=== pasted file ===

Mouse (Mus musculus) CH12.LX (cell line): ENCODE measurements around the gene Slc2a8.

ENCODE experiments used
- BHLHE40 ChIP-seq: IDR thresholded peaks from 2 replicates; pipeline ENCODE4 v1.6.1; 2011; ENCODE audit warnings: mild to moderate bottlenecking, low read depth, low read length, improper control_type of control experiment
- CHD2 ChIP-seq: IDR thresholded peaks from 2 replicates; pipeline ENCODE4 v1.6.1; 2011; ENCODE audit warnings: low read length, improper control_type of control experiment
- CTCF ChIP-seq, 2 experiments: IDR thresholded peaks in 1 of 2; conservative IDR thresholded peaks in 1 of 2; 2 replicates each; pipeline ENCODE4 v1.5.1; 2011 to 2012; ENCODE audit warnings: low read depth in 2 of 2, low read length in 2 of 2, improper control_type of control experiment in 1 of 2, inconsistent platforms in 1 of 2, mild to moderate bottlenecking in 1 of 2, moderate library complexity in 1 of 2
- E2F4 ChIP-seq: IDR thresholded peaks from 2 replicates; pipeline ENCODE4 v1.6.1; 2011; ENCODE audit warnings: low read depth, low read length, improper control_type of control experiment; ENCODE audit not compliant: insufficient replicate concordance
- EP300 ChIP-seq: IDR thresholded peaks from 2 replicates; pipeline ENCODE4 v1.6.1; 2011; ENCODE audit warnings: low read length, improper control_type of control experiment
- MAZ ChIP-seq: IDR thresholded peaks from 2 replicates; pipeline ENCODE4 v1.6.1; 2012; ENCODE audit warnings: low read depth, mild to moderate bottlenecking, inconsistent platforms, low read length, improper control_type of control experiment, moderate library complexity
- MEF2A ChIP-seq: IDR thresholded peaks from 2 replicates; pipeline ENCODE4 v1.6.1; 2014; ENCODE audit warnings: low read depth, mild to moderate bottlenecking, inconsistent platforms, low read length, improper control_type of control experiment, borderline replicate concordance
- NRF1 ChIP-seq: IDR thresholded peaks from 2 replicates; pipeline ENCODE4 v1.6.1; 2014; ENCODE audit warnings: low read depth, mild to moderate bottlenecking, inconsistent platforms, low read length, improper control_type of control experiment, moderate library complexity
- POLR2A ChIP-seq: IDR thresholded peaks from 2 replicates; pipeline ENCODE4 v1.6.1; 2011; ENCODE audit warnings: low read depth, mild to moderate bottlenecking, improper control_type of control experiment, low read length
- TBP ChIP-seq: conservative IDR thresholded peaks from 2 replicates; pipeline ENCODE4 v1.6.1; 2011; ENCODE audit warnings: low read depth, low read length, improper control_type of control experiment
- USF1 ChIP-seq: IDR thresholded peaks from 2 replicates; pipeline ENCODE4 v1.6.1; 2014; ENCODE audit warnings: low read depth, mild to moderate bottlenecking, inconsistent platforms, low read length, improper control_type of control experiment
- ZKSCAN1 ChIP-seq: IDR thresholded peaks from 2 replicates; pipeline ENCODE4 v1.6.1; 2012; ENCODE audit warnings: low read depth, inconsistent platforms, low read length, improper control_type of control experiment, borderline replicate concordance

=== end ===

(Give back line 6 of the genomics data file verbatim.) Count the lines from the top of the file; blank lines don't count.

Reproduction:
- E2F4 ChIP-seq: IDR thresholded peaks from 2 replicates; pipeline ENCODE4 v1.6.1; 2011; ENCODE audit warnings: low read depth, low read length, improper control_type of control experiment; ENCODE audit not compliant: insufficient replicate concordance